Throwing out lofty terms, such as "writing style," which has such a general meaning doesn't do much good.

    It will be interesting to see if the "new" Robert Parker maintains the real Robert Parker's writing style--tone, POV, whatever.

  7. E. B., "voice" is more than the writer's attitude or tone. It includes that, along with the other elements I listed. It's what makes one writer's work differ from another's. Why those four writers I mentioned (among many others) can vary with POV and character and yet have a distinctive voice book after book that reads like no one else's.

  8. So maybe tone is part of style. Does a person dress to impress others with how fashionable, smart, educated,sexy,or funny he/she is? Do their words seem to come from somewhere deep inside or are they what you'd expect a person to use in general adult conversation? What is individual about what the person says and how they say it? When you meet someone for the first time, you start forming an opinion, sometimes that can be based on seterotyping but sometimes it's a gut reaction. Trying to be helpful.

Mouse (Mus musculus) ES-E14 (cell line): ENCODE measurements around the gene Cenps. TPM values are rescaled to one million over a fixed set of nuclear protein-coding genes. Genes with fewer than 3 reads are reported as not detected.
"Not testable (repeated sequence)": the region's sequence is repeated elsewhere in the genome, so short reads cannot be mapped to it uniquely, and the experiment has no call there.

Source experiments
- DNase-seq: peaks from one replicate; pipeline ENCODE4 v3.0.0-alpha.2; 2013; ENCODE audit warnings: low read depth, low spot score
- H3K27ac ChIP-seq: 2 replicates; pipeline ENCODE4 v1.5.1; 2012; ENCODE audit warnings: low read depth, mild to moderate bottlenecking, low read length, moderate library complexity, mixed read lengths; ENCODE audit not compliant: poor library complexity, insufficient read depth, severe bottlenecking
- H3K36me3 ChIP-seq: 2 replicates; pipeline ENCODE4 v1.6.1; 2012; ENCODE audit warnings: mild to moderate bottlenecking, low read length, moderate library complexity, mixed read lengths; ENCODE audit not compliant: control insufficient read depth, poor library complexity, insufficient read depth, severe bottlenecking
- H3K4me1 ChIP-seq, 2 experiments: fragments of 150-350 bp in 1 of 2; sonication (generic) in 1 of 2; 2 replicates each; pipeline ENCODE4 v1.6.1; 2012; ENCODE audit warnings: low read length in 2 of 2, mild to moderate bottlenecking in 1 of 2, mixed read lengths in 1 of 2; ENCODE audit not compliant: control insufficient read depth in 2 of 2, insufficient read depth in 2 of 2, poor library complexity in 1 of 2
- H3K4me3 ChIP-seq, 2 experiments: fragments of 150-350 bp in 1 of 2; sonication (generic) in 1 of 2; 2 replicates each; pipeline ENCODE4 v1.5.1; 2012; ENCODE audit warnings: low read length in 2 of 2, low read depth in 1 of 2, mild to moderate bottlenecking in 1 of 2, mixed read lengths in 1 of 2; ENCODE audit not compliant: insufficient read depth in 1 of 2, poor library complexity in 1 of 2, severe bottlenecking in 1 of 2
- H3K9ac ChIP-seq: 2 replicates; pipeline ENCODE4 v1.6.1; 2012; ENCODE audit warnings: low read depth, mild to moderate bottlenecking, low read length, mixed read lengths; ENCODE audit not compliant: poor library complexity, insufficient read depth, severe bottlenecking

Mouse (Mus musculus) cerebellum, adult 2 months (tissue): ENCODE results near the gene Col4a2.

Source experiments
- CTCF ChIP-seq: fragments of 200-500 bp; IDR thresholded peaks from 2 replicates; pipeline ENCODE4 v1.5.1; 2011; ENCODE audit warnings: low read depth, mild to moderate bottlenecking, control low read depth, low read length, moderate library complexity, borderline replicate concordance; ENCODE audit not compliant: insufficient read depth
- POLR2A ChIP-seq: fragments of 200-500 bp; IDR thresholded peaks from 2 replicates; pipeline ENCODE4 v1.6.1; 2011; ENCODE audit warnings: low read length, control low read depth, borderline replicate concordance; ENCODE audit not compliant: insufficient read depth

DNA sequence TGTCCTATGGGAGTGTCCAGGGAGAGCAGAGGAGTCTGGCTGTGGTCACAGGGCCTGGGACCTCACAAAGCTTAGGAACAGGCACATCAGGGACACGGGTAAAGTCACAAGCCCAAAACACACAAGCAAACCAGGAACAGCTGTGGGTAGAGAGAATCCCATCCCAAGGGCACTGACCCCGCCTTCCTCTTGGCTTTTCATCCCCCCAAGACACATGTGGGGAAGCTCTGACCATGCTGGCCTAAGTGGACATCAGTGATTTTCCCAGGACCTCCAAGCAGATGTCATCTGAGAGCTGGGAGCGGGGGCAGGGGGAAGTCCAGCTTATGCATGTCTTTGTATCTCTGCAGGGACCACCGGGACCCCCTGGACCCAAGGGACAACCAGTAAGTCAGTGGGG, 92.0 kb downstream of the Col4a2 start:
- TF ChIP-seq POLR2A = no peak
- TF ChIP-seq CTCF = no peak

9. I don't mean to be argumentative, Pauline. The concept seems elusive to me. Maybe I'm just dense. I know what you're saying, and yet, most of those authors write in one POV throughout a book. I'm not sure I could pick out a Nancy Pickford from a Margaret Maron, other than from the names of the characters.

    When an author channels a character--yes the words are the writer's choice--but they should sound and feel different from the other characters, so is it the writer's style or just the character's voice?

    But what you all are saying is that regardless, you can still pick out the name of the author.

    Other than Susan Wittig Albert's Beatrix Potter series, I'm not sure that I can.

  10. EB, I deliberately chose those four writers because they write similar books in some ways and yet their works are undoubtedly their own. Nancy Pickard's voice is definitely different from Margaret Maron's and from Louise Penny's or Julia Spencer-Fleming's. Nancy's books (other than her early Jenny Cains) are written from multiple third-person viewpoints, as are Margaret's, Julia's, and Louise's. And yes, each of the characters has a different "voice," but the author's "voice" lies like an artistic fingerprint over all.